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Made Easy 1

Last week's conversation on simplicity inspired so many comments and likes on Social Media that I think it's worth continuing.

Leonardo da Vinci wrote, “ is the ultimate sophistication.”

Confucius said, “Life is really simple, but we insist on making it complicated.”

Chopin stated, “Simplicity is the final achievement.”

Those brilliant minds got it right. So why do we spend so much time, money, effort, and heartache making our businesses more complicated than they need to be?

Is it because we don't have confidence in our good ideas?

Could it be because we need to justify our labor?

Is it just that it's hard to make things easy?

I've been simplifying sales messages with my clients for the last 30 years or more. In my third book, Building Brand Value, I described the seven points for building a compelling brand. The third point was “Make It Simple.”

Because I try to live by that mantra, I worked to keep the analogies I used to help build my client's and businesses as short as possible. The result was that almost all the rules were just four words long.

In my ongoing effort to provide powerful suggestions to help build and your business, I plan to use the following ten blogs to share these Four-word  with you

Sales Made Easy 1

So, let's start with a story:

I was helping a tech client present their new breakthrough product to a Fortune 500 company. It was such a pivotal meeting that the prospect had sent its best thinkers—its CIO and CMO, and its VPs of , product development, and consumer insight.

The Fortune 500 team loved the idea we presented. They found an immediate connection between the product and their customers and quickly saw how the new program would enhance loyalty and generate new revenue.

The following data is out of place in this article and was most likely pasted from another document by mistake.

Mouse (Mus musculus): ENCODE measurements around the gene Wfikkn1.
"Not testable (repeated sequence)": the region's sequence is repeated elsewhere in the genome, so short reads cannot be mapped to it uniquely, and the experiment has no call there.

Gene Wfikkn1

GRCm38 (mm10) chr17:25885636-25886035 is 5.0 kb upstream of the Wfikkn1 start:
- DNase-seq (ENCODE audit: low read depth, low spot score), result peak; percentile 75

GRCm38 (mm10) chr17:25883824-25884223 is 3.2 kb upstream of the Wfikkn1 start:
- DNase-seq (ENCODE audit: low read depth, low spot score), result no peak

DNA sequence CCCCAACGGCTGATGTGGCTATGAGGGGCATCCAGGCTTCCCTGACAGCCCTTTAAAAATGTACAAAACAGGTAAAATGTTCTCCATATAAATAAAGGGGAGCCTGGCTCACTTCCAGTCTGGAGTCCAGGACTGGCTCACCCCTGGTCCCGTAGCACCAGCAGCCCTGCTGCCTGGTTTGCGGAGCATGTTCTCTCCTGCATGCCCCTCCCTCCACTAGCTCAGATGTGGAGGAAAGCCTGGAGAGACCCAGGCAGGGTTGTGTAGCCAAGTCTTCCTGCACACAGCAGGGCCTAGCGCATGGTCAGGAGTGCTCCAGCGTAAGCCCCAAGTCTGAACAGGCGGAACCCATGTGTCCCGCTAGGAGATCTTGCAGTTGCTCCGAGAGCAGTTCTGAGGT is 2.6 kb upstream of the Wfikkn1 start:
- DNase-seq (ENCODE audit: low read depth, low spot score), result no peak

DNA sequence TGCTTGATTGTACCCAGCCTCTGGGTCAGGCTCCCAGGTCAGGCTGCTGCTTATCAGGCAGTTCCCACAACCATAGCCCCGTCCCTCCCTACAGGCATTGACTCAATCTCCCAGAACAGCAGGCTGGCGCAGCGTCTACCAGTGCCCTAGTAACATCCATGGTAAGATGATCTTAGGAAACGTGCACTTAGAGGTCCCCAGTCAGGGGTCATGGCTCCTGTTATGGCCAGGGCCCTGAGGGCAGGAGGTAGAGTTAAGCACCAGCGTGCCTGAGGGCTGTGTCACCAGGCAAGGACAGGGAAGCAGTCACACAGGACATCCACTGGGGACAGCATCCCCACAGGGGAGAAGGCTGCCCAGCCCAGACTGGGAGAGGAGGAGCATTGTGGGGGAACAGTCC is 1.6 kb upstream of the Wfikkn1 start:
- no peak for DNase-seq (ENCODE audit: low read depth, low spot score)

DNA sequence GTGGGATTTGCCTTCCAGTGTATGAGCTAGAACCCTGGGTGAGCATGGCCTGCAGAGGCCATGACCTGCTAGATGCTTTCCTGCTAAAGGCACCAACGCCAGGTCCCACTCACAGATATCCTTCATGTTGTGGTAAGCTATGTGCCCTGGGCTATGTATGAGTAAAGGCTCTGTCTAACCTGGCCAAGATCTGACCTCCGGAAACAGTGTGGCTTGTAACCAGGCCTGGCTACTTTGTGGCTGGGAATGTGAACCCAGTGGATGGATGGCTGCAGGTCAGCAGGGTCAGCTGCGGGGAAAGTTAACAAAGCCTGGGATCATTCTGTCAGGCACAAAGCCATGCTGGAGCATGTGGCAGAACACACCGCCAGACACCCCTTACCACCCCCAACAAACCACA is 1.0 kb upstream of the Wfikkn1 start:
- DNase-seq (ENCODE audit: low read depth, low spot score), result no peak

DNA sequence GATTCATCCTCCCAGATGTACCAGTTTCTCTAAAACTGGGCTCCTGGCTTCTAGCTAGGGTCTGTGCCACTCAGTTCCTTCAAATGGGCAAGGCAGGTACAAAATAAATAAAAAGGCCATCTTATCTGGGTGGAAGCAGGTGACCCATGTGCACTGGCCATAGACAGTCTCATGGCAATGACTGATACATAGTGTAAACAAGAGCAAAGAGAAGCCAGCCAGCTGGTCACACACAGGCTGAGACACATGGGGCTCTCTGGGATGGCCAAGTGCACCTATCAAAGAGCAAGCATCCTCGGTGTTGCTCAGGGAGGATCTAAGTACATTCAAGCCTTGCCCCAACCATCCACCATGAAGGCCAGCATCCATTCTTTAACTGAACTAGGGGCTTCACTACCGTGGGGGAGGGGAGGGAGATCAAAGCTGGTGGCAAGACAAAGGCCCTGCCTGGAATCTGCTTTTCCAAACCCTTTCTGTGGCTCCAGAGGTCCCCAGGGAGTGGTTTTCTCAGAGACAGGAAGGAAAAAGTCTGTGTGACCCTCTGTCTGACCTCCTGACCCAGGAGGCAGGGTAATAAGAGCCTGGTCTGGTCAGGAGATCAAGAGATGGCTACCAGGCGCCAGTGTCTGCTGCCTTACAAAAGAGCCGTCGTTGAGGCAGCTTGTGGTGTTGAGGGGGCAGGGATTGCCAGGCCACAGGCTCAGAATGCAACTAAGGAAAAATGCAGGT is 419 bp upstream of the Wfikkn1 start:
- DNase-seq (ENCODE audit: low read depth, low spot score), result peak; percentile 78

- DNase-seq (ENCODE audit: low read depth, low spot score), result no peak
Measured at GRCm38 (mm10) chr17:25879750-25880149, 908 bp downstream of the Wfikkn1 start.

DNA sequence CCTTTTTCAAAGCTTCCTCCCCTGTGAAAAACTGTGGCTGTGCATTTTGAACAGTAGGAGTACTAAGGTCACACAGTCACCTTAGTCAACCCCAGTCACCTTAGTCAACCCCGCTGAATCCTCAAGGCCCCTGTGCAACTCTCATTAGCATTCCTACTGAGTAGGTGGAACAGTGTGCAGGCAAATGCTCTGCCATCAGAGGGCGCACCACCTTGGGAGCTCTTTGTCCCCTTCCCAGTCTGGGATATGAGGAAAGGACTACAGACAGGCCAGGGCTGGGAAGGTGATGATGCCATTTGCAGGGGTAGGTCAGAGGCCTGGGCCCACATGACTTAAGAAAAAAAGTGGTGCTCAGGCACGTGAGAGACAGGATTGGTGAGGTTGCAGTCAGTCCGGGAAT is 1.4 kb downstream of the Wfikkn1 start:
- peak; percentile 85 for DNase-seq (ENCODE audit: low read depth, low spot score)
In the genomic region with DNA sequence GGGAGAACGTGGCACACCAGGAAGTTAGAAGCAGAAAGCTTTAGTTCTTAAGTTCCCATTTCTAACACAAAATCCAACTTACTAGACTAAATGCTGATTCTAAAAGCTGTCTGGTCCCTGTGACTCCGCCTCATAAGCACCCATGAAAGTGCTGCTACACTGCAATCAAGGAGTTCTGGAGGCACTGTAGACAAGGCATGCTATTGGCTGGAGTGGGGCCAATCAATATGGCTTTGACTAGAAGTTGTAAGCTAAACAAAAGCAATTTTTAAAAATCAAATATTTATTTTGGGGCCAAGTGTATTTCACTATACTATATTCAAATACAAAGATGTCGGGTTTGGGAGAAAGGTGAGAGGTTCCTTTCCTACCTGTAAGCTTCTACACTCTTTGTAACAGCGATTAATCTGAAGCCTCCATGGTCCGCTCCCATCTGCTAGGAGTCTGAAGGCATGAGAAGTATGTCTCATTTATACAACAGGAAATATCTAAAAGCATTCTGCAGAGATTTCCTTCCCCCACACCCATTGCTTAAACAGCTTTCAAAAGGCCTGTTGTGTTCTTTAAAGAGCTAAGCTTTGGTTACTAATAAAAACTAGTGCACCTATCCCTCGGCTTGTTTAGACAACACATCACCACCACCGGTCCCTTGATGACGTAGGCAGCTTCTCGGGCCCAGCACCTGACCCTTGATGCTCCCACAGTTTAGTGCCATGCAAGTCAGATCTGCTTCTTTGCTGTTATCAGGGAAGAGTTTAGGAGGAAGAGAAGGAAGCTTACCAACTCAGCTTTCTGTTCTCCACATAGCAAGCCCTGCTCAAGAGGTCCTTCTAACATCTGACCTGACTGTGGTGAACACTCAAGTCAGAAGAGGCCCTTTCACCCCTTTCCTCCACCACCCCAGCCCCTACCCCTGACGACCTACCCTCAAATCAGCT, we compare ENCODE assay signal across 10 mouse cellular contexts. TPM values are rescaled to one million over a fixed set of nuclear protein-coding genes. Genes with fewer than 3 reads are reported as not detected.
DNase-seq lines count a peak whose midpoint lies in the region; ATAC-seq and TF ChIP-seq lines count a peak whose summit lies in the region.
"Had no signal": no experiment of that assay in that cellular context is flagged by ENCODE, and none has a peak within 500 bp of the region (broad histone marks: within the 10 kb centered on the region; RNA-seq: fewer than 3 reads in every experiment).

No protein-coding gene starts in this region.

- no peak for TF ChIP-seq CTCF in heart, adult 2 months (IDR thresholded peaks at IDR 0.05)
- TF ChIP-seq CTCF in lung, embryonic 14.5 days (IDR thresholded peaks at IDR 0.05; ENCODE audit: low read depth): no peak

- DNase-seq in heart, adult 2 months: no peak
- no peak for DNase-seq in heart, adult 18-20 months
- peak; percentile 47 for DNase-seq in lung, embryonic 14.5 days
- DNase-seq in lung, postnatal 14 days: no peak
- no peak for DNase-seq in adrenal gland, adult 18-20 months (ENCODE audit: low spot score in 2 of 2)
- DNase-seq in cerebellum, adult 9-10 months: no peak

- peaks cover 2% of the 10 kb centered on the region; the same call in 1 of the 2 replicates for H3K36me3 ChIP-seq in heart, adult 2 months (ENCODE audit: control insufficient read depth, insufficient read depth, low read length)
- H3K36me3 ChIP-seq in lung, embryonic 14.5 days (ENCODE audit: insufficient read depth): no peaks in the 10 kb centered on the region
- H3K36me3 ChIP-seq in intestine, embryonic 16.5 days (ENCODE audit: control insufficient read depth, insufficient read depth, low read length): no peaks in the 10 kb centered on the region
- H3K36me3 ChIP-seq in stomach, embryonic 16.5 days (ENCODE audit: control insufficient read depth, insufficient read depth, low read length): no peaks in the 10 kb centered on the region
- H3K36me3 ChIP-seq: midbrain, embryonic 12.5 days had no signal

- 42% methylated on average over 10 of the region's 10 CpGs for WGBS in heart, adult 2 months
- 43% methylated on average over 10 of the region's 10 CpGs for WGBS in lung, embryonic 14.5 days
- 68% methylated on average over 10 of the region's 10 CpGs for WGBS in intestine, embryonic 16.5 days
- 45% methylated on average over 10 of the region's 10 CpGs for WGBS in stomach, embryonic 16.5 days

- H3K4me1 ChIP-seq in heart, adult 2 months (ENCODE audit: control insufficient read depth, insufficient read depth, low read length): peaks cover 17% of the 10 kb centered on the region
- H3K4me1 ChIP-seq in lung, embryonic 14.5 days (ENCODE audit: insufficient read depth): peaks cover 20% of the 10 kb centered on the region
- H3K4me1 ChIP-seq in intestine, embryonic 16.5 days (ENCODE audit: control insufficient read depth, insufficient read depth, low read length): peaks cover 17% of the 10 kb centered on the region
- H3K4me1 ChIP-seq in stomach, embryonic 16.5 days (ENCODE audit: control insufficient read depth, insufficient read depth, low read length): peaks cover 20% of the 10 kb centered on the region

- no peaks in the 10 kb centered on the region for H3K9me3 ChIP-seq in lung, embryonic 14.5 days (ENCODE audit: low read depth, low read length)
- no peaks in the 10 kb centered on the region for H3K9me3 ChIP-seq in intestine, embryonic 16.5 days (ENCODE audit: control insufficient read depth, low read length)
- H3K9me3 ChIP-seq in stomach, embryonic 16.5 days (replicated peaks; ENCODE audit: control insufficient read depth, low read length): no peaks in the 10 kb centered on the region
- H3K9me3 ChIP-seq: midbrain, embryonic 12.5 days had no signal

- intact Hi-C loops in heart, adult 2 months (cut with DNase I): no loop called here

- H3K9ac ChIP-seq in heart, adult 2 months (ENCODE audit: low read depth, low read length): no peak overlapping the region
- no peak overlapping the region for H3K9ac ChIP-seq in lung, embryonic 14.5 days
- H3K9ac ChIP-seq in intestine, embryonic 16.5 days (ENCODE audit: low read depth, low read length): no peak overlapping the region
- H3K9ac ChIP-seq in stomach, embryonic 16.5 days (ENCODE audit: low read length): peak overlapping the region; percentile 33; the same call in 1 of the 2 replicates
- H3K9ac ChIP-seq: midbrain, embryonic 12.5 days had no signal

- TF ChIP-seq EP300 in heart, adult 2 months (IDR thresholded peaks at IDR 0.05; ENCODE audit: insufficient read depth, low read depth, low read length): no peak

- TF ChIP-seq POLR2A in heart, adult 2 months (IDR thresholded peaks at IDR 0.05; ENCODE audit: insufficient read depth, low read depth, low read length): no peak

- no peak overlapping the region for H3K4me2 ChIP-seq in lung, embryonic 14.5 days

I was sure we were going to close the deal.

There was only one problem: My client wouldn't stop .

She was so wrapped up in her pitch that she didn't realize that as she explained every bit of the plan in excruciating detail, her interested customer was losing interest.

When we finally wrapped it up and got out to the sidewalk, the client high-fived everyone on the team. On the way to the airport, she treated us to a celebratory dinner and a few great bottles of wine.

But when the buyers called a few days later, they were no longer buyers. Instead, they said they were “putting the project on the back burner” and “going in another direction.”

That's corpspeak for: “Don't call us; we'll call you.”

Sales Made Easy 1

What happened? Simple. My client violated the cardinal rule of sales: “Always take ‘yes' for an answer.” Her prospect wanted to buy until she convinced them that maybe they didn't.

Who cares if you spent weeks on your PowerPoint? Who cares if you're only up to page four of a 28-page deck? Who cares if you flew halfway across the country to make your ? When your buyer says they are ready to sign up, stop selling.

Showing your whole dog-and- show isn't the goal — getting to “Yes” is why you're there.

Decisions are made without all the facts all the time. Once the purchase decision has been made, more facts might reinforce the deal. But they could also kill it. Once you've got a “Yes,” why risk snatching defeat from the jaws of victory?

Sales Made Easy 1

The simple solution in presentations—especially ones that go well—is to be quiet and let your buyer talk. To do that, remember Sales Made Easy 1: “Shut the @#$%!! up.”

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